Feb 05, 2019 - National Geographic Sea Bird
We awoke to a drizzly morning, but that didn’t dim our enthusiasm for getting out in small boats to look for wildlife. It was a strong start to the day when we spotted gray whales and bottlenose dolphins during the pre-breakfast yoga/stretch class. We donned raingear, got in our boats, and headed out into Magdalena Bay.
We were only a few minutes into our adventure when we spotted whale blows, and once we saw the heart-shaped blowholes, we knew the animals were gray whales! Gray whales have one of the longest (if not the longest) migrations of any mammal—around 10,000 miles round trip. They spend summers feeding in the Arctic to build fat reserves to for their winter breeding season. As winter approaches, the whales travel south to Baja California Sur’s shallow lagoons to birth calves and mate. Today was our lucky day because we saw a mother and calf pair! Though the calves are 15 feet long, they are incredibly tiny compared to their mothers. Gray whales are curious and intelligent animals, and they spent some time investigating our small boats. Outside of seeing the whales surface to breathe, we witnessed unique behaviors such as breaching and spy-hopping.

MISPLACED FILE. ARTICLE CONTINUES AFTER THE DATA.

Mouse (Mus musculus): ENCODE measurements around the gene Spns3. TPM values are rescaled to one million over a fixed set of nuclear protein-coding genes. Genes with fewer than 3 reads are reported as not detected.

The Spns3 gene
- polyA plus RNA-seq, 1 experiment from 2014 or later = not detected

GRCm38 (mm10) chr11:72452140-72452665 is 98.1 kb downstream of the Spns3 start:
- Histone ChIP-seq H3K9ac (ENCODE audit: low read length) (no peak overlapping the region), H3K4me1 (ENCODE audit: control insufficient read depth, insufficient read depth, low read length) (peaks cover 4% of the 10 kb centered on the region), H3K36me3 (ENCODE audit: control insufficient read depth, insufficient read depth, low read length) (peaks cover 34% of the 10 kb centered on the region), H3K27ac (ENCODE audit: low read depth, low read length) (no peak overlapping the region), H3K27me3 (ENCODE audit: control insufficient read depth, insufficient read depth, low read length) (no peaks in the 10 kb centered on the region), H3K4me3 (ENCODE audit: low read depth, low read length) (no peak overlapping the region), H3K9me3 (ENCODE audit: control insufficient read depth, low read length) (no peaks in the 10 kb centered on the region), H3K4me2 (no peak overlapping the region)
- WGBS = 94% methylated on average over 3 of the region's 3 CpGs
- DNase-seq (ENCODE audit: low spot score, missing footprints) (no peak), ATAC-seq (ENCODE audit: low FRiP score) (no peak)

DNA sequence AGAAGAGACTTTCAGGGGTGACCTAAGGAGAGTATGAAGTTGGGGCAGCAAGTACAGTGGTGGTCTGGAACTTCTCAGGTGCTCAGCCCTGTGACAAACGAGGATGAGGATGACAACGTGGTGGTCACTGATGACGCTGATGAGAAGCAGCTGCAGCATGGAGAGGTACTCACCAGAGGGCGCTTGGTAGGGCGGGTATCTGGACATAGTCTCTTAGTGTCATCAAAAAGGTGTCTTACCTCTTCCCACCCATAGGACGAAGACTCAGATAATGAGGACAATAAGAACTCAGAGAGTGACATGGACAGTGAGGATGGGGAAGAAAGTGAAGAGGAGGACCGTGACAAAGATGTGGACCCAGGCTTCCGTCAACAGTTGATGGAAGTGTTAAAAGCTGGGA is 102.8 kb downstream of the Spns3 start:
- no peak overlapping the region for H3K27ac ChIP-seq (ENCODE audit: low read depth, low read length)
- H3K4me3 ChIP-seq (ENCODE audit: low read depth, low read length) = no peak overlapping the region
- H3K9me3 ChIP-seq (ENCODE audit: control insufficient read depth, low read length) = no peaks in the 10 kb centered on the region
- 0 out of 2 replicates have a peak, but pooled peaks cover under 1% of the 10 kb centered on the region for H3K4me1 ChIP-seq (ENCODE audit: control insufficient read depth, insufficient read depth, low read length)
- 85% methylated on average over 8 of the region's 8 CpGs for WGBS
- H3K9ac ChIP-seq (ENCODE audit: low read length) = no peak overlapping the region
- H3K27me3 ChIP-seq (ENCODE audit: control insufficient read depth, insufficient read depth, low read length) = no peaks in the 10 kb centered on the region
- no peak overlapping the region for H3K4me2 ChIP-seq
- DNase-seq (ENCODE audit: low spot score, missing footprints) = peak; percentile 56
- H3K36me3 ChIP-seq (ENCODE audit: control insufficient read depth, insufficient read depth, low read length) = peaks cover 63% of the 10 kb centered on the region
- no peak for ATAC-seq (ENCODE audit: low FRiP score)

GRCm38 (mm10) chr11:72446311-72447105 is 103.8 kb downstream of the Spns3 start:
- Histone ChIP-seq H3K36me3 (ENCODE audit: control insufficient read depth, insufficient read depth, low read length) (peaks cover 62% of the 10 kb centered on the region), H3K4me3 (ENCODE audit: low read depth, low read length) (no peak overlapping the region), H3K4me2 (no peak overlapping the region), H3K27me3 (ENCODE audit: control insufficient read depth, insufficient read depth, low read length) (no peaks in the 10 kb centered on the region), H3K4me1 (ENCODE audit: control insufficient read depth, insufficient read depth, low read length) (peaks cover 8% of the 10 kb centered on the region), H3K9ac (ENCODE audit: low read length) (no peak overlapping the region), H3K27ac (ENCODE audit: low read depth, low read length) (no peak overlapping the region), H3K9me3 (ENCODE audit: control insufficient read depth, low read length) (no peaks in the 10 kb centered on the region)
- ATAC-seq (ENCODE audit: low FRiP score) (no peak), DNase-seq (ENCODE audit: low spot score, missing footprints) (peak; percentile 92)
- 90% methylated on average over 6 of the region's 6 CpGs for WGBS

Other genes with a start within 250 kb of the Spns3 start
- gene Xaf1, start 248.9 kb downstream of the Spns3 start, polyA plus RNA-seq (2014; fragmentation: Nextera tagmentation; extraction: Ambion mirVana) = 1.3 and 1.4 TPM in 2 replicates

Though the gray whales stole the show, there was other wildlife present in the lagoon. Throughout the day, we had close encounters with different pods of bottlenose dolphins. They swam circles around our boats and we could even hear them making high-pitched sounds. For those who prefer feathered friends to cetaceans, in the surrounding mangroves and on the sandbars, we saw many different bird species—cormorants, brown pelicans, great blue herons, and more. It was great to spend the entire day in one bay appreciating the wildlife and ecosystem.
To finish up our lovely day, back aboard ship we enjoyed a Mexican fiesta with tacos, sangria, and local musicians. Dulces sueños!
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